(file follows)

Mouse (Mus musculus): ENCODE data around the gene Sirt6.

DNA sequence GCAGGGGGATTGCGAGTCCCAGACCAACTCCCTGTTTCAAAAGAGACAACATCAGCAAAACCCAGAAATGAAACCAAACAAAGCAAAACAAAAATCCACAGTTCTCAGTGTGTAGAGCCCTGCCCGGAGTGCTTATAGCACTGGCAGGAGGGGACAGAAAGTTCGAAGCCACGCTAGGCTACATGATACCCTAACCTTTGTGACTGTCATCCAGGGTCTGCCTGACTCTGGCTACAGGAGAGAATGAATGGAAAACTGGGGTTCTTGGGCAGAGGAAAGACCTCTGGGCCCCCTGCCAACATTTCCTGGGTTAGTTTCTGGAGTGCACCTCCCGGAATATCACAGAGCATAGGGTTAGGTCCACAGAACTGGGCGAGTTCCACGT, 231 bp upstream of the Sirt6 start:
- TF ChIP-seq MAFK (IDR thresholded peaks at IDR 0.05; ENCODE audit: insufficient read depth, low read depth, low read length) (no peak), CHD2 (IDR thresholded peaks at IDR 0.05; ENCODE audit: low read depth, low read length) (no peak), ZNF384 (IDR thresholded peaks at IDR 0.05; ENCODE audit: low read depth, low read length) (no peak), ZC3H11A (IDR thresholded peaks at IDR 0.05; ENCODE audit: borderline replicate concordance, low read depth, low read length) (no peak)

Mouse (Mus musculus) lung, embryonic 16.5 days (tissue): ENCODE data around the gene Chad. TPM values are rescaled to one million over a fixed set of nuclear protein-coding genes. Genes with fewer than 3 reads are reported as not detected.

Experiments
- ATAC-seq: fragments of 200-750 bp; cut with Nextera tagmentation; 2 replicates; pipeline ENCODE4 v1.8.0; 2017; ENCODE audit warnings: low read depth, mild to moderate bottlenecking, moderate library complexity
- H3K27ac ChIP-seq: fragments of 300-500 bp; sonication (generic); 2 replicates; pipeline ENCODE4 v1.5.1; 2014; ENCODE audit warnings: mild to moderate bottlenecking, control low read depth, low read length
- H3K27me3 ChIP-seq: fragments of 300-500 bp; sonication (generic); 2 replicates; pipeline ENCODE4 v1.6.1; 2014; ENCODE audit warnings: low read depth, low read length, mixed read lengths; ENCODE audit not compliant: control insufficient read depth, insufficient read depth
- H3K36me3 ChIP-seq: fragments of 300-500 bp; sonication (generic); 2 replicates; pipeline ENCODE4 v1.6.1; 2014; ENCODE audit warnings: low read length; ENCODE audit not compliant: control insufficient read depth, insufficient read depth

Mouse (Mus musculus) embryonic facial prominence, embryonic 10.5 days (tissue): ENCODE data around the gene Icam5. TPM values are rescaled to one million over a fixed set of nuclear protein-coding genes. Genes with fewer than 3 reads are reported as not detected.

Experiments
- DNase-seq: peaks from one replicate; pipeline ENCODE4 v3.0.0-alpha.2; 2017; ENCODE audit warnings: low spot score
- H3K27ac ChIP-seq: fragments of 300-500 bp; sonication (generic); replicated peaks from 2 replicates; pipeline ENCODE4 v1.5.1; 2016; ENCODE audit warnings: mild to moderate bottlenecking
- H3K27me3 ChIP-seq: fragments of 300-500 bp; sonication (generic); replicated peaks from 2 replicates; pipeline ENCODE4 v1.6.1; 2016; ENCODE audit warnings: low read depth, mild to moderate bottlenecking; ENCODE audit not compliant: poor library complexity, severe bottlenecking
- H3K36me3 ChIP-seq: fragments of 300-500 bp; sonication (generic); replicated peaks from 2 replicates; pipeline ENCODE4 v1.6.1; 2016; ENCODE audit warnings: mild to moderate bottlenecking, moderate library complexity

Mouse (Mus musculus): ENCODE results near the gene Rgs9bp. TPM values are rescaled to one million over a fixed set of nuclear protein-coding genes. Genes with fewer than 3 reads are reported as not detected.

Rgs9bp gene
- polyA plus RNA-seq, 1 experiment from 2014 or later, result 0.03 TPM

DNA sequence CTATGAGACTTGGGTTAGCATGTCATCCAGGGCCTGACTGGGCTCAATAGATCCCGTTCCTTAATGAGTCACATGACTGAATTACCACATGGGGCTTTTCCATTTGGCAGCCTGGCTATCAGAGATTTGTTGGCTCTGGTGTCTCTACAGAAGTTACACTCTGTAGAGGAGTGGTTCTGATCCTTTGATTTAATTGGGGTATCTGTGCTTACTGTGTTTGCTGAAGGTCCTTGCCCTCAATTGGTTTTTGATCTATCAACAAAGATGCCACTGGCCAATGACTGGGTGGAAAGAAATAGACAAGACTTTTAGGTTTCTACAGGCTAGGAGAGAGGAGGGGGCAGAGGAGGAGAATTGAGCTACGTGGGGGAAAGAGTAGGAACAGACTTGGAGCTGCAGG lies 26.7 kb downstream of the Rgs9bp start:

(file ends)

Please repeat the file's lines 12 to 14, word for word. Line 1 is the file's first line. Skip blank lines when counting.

- DNase-seq: peaks from one replicate; pipeline ENCODE4 v3.0.0-alpha.2; 2017; ENCODE audit warnings: low spot score
- H3K27ac ChIP-seq: fragments of 300-500 bp; sonication (generic); replicated peaks from 2 replicates; pipeline ENCODE4 v1.5.1; 2016; ENCODE audit warnings: mild to moderate bottlenecking
- H3K27me3 ChIP-seq: fragments of 300-500 bp; sonication (generic); replicated peaks from 2 replicates; pipeline ENCODE4 v1.6.1; 2016; ENCODE audit warnings: low read depth, mild to moderate bottlenecking; ENCODE audit not compliant: poor library complexity, severe bottlenecking